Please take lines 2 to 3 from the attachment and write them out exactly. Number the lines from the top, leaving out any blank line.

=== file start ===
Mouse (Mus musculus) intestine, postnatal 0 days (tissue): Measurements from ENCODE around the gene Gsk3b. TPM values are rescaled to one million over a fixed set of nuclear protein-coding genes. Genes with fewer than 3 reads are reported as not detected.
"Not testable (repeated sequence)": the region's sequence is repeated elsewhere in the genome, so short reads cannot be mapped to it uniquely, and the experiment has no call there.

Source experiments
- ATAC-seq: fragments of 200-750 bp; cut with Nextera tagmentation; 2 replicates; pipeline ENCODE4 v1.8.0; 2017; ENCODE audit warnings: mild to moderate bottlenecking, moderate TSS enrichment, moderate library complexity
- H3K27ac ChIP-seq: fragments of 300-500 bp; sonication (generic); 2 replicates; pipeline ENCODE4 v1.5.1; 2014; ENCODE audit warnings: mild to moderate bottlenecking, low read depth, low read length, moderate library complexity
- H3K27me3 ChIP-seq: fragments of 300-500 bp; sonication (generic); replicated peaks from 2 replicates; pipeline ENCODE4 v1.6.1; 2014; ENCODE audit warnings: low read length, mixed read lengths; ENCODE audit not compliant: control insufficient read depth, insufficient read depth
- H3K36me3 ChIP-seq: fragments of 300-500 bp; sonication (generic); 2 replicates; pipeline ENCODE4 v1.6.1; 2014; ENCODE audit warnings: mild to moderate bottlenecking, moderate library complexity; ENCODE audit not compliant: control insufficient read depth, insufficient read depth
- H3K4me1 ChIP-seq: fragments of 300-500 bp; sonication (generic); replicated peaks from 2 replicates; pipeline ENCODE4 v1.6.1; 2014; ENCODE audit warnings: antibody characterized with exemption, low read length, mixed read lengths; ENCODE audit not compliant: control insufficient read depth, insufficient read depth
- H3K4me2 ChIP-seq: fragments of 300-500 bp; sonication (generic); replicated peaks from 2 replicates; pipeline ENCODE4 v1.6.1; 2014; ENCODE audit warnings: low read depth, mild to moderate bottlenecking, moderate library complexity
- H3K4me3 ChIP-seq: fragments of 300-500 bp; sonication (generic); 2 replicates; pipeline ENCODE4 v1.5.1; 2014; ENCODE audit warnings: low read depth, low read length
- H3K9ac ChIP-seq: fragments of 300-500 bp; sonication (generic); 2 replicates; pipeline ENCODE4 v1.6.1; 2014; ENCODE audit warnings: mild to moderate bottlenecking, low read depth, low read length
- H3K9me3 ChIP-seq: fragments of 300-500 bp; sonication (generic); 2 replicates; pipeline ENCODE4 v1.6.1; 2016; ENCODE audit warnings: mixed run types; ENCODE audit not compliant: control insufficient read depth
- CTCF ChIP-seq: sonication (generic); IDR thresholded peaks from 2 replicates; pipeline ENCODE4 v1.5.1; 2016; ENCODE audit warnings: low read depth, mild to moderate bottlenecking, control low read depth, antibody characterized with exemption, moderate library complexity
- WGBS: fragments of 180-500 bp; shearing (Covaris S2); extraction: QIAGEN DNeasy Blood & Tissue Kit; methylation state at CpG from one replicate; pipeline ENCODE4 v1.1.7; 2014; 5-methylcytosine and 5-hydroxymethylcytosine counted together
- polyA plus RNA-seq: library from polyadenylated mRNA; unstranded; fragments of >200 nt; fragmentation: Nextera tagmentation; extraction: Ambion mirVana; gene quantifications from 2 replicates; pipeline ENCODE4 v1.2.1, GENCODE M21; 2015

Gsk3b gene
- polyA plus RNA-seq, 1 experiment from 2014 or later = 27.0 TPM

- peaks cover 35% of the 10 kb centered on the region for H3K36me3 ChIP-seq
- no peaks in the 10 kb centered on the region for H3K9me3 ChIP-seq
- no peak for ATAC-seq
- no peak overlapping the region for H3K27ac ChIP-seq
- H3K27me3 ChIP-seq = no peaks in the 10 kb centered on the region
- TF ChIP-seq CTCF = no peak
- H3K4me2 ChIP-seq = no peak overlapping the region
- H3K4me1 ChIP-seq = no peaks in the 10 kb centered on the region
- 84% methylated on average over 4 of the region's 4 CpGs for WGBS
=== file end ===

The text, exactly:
"Not testable (repeated sequence)": the region's sequence is repeated elsewhere in the genome, so short reads cannot be mapped to it uniquely, and the experiment has no call there.

Source experiments